Keep the town tidy and cast your vote on Albion’s season

W33C ballot bin

Councillor Diane Guest with the ballot bin in Chapel Road, Worthing.

A ballot bin has been fixed to a post at the taxi rank in Chapel Road and invites smokers to vote on a simple question by putting their cigarette ends in one of two slots.
W33C ballot bin Councillor Diane Guest with the ballot bin in Chapel Road, Worthing. A ballot bin has been fixed to a post at the taxi rank in Chapel Road and invites smokers to vote on a simple question by putting their cigarette ends in one of two slots.

A novel way to encourage smokers to dispose of their cigarette ends properly is being trialled in Worthing town centre.

A ‘ballot bin’ has been fixed to a post at the taxi rank in Chapel Road and invites smokers to vote on a simple question by putting their cigarette ends in one of two slots. The first question being asked is whether Brighton and Hove Albion will survive their first season in the Premier League.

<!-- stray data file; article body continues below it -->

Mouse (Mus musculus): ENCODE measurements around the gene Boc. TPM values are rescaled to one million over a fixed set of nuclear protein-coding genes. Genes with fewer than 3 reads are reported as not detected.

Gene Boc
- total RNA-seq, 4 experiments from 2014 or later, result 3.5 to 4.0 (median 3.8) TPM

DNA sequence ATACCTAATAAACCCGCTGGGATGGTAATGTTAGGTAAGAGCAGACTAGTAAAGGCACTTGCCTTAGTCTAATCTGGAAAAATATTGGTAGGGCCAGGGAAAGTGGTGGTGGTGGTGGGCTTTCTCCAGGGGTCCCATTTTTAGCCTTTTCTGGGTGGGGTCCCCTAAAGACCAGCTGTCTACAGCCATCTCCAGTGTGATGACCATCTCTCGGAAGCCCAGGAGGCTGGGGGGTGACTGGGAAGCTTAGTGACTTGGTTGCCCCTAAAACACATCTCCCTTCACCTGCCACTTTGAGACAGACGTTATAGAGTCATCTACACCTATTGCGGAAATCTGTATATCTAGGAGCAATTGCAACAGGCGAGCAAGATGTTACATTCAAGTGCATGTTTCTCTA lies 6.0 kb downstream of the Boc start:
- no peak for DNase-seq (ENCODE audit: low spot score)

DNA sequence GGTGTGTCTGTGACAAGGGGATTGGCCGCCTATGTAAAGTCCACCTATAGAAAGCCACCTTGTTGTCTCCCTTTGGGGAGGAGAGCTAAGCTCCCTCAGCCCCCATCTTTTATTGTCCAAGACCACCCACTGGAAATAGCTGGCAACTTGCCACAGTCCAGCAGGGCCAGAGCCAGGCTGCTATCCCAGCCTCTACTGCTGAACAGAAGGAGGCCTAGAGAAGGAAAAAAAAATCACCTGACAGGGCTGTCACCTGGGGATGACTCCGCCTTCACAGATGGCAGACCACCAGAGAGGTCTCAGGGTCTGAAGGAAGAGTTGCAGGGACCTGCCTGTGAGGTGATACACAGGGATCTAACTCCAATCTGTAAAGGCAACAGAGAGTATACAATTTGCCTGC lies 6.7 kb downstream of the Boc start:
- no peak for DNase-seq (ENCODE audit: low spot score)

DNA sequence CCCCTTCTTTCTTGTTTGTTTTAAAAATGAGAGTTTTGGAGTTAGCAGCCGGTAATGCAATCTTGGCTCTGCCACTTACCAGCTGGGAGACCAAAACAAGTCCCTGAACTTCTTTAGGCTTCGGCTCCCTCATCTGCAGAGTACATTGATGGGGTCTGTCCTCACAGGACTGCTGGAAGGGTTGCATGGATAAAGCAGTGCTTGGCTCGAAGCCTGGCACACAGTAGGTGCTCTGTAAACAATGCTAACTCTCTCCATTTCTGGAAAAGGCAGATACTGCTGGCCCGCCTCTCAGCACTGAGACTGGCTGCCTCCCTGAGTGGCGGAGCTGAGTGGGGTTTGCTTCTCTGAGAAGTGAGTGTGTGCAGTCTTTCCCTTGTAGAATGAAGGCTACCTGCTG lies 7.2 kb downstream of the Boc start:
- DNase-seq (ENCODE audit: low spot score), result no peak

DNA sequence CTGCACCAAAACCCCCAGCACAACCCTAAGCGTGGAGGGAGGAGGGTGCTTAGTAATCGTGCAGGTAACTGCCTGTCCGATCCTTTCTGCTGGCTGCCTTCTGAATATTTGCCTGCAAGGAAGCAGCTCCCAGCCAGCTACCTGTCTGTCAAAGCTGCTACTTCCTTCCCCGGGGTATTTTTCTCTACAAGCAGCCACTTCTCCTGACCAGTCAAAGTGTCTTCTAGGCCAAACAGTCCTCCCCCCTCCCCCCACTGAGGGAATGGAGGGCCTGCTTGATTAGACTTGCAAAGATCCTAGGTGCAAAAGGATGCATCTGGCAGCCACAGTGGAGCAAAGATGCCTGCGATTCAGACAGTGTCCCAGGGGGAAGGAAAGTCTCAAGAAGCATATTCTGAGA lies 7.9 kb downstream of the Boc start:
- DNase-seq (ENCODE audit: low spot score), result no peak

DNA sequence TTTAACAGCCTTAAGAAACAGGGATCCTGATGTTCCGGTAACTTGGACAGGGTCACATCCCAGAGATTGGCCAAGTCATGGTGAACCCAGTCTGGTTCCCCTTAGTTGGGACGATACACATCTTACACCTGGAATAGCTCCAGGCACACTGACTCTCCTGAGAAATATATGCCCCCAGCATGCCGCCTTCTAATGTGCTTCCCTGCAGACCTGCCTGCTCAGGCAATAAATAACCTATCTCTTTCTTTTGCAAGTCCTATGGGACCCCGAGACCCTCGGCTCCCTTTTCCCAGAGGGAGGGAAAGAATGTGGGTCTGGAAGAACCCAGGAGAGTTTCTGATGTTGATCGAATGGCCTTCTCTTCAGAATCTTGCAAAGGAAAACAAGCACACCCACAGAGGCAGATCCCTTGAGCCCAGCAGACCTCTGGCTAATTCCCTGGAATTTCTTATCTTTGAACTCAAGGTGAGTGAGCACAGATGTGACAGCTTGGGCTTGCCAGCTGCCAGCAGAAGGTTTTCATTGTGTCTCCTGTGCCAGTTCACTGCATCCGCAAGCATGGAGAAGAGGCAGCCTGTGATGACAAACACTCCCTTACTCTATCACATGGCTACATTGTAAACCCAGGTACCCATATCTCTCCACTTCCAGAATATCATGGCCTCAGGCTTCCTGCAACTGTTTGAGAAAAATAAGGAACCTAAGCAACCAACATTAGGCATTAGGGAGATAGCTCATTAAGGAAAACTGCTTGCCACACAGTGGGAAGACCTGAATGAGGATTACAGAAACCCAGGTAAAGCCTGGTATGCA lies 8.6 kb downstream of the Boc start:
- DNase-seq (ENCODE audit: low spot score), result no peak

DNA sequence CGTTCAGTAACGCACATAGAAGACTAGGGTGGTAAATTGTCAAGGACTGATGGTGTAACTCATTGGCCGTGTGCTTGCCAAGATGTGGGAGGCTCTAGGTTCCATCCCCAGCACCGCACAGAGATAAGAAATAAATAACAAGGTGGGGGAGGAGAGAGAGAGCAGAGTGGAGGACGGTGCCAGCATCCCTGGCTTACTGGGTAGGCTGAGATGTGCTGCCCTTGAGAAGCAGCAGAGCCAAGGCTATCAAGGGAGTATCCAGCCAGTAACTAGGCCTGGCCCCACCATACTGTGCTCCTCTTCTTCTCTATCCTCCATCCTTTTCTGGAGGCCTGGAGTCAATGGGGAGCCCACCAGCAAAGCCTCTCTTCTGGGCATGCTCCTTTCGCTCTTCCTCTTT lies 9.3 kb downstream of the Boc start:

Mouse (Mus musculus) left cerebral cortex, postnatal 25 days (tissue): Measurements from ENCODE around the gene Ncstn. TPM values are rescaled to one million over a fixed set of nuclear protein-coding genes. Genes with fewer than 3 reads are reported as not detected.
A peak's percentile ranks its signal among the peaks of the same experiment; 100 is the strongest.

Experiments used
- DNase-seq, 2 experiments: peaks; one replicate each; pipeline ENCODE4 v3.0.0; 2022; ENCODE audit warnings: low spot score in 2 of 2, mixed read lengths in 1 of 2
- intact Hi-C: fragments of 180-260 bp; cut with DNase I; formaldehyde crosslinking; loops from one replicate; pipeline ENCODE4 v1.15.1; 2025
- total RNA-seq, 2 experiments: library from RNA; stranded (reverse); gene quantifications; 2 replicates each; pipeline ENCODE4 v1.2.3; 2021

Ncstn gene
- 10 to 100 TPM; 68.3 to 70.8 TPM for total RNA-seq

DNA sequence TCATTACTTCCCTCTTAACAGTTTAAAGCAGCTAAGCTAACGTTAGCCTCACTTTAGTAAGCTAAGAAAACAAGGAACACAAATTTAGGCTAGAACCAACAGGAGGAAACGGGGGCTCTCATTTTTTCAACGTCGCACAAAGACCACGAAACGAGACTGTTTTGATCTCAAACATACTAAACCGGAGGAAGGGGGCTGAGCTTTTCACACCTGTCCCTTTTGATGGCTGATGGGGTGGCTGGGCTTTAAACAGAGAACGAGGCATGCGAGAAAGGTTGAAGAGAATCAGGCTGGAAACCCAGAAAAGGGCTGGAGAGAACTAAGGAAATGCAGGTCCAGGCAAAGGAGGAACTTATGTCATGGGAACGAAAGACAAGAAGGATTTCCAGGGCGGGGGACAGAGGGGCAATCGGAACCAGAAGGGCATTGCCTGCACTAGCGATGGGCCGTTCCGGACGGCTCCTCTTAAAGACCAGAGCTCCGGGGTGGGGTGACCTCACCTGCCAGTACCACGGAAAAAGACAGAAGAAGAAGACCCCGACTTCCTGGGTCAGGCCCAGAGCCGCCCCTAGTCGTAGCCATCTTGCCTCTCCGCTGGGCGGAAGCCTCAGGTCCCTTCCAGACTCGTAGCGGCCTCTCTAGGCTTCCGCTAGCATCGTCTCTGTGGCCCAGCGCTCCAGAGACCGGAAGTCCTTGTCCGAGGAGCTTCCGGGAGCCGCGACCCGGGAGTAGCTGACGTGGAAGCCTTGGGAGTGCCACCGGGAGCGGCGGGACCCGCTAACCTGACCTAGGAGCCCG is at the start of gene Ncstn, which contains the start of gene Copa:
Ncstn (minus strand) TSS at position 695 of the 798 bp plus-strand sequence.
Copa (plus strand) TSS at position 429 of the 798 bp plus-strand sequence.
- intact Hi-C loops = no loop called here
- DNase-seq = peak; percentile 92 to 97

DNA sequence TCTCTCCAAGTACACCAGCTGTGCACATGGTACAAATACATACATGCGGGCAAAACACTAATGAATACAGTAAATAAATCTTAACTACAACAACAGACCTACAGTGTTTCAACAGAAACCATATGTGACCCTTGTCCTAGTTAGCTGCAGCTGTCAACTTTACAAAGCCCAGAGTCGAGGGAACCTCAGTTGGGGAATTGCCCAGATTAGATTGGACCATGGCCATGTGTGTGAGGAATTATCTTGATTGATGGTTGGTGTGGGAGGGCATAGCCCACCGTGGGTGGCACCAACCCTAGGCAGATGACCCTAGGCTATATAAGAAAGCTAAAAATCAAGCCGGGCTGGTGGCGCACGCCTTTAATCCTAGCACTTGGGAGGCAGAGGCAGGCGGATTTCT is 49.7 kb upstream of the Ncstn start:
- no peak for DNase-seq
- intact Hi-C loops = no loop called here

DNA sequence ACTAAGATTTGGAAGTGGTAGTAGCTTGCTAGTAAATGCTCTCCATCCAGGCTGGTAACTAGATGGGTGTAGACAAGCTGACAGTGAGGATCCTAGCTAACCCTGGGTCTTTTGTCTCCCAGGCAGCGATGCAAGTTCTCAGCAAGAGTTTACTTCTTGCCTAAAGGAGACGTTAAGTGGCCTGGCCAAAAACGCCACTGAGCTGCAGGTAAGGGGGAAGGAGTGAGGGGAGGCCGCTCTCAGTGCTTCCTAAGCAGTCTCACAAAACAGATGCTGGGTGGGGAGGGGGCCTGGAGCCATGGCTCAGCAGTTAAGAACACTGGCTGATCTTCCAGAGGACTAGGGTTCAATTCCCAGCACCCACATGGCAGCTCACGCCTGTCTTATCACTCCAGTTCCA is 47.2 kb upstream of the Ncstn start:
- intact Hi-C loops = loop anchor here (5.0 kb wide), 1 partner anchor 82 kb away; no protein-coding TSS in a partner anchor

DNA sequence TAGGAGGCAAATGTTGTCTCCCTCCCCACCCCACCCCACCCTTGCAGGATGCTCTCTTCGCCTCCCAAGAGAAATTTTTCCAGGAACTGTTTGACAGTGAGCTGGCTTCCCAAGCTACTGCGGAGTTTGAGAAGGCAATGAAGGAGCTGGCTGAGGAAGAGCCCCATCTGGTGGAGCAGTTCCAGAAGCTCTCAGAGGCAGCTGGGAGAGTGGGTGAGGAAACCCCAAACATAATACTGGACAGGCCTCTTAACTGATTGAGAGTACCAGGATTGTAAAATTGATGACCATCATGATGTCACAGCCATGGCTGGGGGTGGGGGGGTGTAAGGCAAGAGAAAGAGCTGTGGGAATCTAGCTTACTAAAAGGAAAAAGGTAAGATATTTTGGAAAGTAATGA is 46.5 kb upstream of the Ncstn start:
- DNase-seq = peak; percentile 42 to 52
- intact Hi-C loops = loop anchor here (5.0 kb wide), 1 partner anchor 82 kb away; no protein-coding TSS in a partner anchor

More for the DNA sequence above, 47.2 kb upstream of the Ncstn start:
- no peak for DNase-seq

The ballot bin initiative by Adur and Worthing Councils comes 10 years after smoking was banned in enclosed public places in England, such as pubs, restaurants and offices.

Discarded cigarette ends have become a scourge of the streets as people have to venture outdoors to light up.

In Worthing town centre, for example, street cleaners were typically picking up between 60 to 100 cigarette ends each day in one short stretch between Montague Place and South Street.

Other hotspots include level crossings, where cars can stand stationary for long periods, outside pubs and cafés, by benches in parks and town centres.

Councillor Diane Guest, Worthing’s executive member for environment, said: “This is a fun way of getting across a serious point. Cigarette ends are the most littered items and blight our town centres.”

Ballot bin questions will be changed on a regular basis and the bin may be moved to different locations.